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document freed slaves however it Creating Slave Laws

The institution of slavery is a black mark on the record of Americans. Marking a time of hate and racism, an oppression spurred by fear that would plague our nation for decades upon decades. An Act for the Better Order and Government of Negroes and Slaves, and Conflicts between Masters and Slaves: Maryland in the Mid-Seventeenth Century, illustrate the dismay and panic European Colonials endured as they enslaved Africans. This dismay and panic generated laws to be established that further widened the gap between Europeans and Africans, stripping the Africans of any legal rights. The dismay and panic concerned loosing a valuable economic pawn.
The first piece, An Act for Better Ordinance, clearly portrays the attitude of the majority of White Europeans. "Whereaes the plantations and estates of this Province cannot be well and sufficiently manages and brought into use, without the labor and service of negroes and other slaves [i.e., Indians]; and forasmuch as the said negroes and other slaves brought unto the people of this Province for that purpose, are barbarous, wild, savage natures, and such as renders them wholly unqualified to be governed by the laws, customs, and practices of this Province; but that is absolutely necessary."1 The white men of the time felt that their superiority was deemed by a higher power, why else would their skin tones be so drastically different. Racist views of these 'savage' men created fear. With the growing number of slaves, they had to be stripped of everything to prevent anarchy, as the white men could not envision a world without slave labor. The white men rationalized that slaves will escape. To prevent this one must allow them nothing beyond the plantation they were running from. The white men turn to government. "And for the better security of all such persons that shall endeavor to take any run-away, or shall examine any slave for his ticket, passing to and from his master's plantation, it is hereby declared lawful for any white person to beat, maim or assault, and if such negro or slave cannot otherwise be taken, to kill him, who shall refuse to shew his ticket, or, by running away or resistance, shall endeavor to avoid being apprehended or taken."2 White men had granted themselves a license to kill Africans whose desire for freedom was too strong.
Likewise, the second piece, Conflicts between Masters and Slaves, continues to clarify the sentiment of white slave owners. "Whereupon Mr. Overzee beate him with some peare tree wands or tweiggs to the bigness of man's finger att the biggest end, which hee held in his hand, and uppon the stubberness of the negro caused his dublett to be taken of and whip'd him upon his bare back . . . "3 This testimony was given at a trial holding Mr. Overzee responsible for the death of the slave that ensued from the beating described. The case discussed illustrates that there was an extent. The license to kill apparently had restrictions. However, Mr. Overzee was acquitted when the case went before a higher court.4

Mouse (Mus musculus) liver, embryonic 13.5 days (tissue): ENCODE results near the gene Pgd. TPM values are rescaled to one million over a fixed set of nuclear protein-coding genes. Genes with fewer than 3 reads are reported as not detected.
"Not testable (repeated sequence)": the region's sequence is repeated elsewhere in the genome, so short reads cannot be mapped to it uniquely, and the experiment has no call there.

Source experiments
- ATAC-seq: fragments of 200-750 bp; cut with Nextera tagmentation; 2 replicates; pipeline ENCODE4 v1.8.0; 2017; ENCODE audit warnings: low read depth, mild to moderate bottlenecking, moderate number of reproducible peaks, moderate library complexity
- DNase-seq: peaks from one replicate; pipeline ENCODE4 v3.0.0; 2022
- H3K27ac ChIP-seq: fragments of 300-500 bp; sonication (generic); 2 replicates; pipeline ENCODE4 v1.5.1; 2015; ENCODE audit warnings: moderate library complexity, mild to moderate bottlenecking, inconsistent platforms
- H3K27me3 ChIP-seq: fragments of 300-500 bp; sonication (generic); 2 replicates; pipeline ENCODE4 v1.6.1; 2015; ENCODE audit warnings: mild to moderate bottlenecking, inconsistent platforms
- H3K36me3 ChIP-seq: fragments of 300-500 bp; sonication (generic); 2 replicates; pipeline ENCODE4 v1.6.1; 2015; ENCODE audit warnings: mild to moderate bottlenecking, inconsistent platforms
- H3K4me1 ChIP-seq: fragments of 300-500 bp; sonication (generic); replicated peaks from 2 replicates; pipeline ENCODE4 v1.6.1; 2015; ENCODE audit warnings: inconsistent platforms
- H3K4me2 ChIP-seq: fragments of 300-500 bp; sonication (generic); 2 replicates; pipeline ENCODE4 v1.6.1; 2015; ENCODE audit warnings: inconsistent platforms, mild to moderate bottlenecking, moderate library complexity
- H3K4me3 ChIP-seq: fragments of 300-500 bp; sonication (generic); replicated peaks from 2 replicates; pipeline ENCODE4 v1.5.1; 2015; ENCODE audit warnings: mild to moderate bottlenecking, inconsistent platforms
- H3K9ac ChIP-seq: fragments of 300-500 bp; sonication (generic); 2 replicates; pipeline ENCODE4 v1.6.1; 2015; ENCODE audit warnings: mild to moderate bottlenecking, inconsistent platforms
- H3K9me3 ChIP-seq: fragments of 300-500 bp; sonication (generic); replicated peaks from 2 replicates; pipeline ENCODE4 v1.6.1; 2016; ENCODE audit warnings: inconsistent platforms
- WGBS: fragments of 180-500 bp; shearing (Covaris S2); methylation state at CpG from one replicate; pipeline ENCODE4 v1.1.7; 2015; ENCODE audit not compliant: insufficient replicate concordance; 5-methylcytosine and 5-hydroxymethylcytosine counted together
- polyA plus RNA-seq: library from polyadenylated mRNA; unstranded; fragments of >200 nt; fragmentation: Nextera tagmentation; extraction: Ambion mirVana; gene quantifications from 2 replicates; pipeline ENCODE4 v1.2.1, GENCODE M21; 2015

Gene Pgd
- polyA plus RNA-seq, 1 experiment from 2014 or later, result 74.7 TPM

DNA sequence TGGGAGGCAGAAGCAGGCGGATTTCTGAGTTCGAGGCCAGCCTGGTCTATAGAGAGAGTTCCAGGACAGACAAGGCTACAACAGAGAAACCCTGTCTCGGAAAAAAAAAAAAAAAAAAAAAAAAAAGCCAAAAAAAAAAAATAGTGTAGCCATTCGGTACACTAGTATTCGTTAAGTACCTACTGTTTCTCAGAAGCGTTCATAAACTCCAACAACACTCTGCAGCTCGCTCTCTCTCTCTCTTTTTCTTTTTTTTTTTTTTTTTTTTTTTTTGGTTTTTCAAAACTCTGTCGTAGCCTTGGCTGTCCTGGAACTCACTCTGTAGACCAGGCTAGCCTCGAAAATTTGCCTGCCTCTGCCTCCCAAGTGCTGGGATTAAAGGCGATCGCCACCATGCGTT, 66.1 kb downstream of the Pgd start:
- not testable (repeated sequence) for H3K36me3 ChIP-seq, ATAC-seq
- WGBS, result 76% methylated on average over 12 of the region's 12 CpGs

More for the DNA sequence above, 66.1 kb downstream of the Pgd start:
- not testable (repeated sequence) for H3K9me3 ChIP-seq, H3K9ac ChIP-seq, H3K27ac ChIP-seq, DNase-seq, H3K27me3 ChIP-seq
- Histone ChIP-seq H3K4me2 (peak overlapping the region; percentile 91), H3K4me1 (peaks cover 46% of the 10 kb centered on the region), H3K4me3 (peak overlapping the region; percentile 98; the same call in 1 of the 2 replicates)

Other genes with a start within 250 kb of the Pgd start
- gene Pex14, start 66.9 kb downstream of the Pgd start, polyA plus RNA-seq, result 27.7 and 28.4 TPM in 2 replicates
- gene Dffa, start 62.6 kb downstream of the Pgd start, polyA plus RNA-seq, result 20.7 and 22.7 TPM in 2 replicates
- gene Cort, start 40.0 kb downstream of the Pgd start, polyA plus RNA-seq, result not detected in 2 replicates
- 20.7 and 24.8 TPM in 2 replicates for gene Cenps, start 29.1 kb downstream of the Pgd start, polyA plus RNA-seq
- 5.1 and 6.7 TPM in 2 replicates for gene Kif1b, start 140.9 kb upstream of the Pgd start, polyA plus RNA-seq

Equally important as the feelings of slave owners and the means that they used to justify their feelings is the fact that these two pieces are not biased. Securing the Leg Irons: Restriction of Legal Rights for Slaves in Virginia and Maryland, 1625-1791 and Enslaved African rebellions in Virginia continue to demonstrate the fear of slave labor disappearing caused many to turn to government. Securing the Leg Irons vocalizes the relationship of slave and owner, "the right of personal liberty in the slave is utterly inconsistent with the idea of slavery, and whenever the slave acquires this right, his condition is ipso facto changed . . . So long as two races of men live together, the one as masters and the others as dependents and slaves to a certain extent, all of the superior race shall exercise a controlling power over the inferior.5 This view on the association between the two classes does not ignore fear of the freedom of slaves as factor in legal proceedings but lays the groundwork for legal justification of the treatment of slaves. Outwin goes on to articulate the slaves were more valuable as slaves ... more

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Hamiltons Crusade